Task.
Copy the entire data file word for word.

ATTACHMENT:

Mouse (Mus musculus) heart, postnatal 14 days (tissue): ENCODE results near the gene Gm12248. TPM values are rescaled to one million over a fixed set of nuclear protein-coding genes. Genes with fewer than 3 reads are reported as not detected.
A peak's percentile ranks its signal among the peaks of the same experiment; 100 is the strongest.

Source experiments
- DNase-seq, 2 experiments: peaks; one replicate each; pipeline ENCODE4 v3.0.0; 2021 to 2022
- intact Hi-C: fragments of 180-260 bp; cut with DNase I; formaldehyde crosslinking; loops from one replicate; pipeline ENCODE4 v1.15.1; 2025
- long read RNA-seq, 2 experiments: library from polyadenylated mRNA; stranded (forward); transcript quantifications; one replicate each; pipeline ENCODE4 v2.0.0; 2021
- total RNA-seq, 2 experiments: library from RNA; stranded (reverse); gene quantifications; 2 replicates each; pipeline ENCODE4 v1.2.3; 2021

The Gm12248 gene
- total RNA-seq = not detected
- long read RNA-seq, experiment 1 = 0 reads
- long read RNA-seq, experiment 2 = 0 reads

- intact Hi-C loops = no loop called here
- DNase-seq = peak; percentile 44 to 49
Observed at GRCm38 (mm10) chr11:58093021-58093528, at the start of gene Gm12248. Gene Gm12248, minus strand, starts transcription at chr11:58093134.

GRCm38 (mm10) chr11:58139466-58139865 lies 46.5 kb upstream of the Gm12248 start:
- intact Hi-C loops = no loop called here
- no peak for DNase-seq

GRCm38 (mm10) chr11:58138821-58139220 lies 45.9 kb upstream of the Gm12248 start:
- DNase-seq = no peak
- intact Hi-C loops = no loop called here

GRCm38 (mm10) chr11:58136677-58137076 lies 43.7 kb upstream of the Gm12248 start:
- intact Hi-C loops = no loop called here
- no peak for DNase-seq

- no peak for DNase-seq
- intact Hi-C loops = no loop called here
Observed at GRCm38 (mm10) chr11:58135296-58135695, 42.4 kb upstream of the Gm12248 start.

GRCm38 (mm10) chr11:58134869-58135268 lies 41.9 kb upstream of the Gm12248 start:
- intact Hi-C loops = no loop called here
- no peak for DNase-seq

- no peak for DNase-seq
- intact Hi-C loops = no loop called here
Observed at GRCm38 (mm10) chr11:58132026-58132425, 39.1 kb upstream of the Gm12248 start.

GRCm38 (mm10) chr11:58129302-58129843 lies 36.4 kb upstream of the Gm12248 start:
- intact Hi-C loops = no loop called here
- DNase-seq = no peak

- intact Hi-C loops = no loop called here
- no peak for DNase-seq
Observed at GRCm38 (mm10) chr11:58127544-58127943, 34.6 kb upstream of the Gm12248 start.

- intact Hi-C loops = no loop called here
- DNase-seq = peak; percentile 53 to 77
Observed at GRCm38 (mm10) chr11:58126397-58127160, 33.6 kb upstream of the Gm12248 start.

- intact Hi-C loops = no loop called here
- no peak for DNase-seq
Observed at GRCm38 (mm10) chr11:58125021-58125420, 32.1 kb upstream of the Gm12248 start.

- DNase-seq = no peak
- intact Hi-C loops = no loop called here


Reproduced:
Mouse (Mus musculus) heart, postnatal 14 days (tissue): ENCODE results near the gene Gm12248. TPM values are rescaled to one million over a fixed set of nuclear protein-coding genes. Genes with fewer than 3 reads are reported as not detected.
A peak's percentile ranks its signal among the peaks of the same experiment; 100 is the strongest.

Source experiments
- DNase-seq, 2 experiments: peaks; one replicate each; pipeline ENCODE4 v3.0.0; 2021 to 2022
- intact Hi-C: fragments of 180-260 bp; cut with DNase I; formaldehyde crosslinking; loops from one replicate; pipeline ENCODE4 v1.15.1; 2025
- long read RNA-seq, 2 experiments: library from polyadenylated mRNA; stranded (forward); transcript quantifications; one replicate each; pipeline ENCODE4 v2.0.0; 2021
- total RNA-seq, 2 experiments: library from RNA; stranded (reverse); gene quantifications; 2 replicates each; pipeline ENCODE4 v1.2.3; 2021

The Gm12248 gene
- total RNA-seq = not detected
- long read RNA-seq, experiment 1 = 0 reads
- long read RNA-seq, experiment 2 = 0 reads

- intact Hi-C loops = no loop called here
- DNase-seq = peak; percentile 44 to 49
Observed at GRCm38 (mm10) chr11:58093021-58093528, at the start of gene Gm12248. Gene Gm12248, minus strand, starts transcription at chr11:58093134.

GRCm38 (mm10) chr11:58139466-58139865 lies 46.5 kb upstream of the Gm12248 start:
- intact Hi-C loops = no loop called here
- no peak for DNase-seq

GRCm38 (mm10) chr11:58138821-58139220 lies 45.9 kb upstream of the Gm12248 start:
- DNase-seq = no peak
- intact Hi-C loops = no loop called here

GRCm38 (mm10) chr11:58136677-58137076 lies 43.7 kb upstream of the Gm12248 start:
- intact Hi-C loops = no loop called here
- no peak for DNase-seq

- no peak for DNase-seq
- intact Hi-C loops = no loop called here
Observed at GRCm38 (mm10) chr11:58135296-58135695, 42.4 kb upstream of the Gm12248 start.

GRCm38 (mm10) chr11:58134869-58135268 lies 41.9 kb upstream of the Gm12248 start:
- intact Hi-C loops = no loop called here
- no peak for DNase-seq

- no peak for DNase-seq
- intact Hi-C loops = no loop called here
Observed at GRCm38 (mm10) chr11:58132026-58132425, 39.1 kb upstream of the Gm12248 start.

GRCm38 (mm10) chr11:58129302-58129843 lies 36.4 kb upstream of the Gm12248 start:
- intact Hi-C loops = no loop called here
- DNase-seq = no peak

- intact Hi-C loops = no loop called here
- no peak for DNase-seq
Observed at GRCm38 (mm10) chr11:58127544-58127943, 34.6 kb upstream of the Gm12248 start.

- intact Hi-C loops = no loop called here
- DNase-seq = peak; percentile 53 to 77
Observed at GRCm38 (mm10) chr11:58126397-58127160, 33.6 kb upstream of the Gm12248 start.

- intact Hi-C loops = no loop called here
- no peak for DNase-seq
Observed at GRCm38 (mm10) chr11:58125021-58125420, 32.1 kb upstream of the Gm12248 start.

- DNase-seq = no peak
- intact Hi-C loops = no loop called here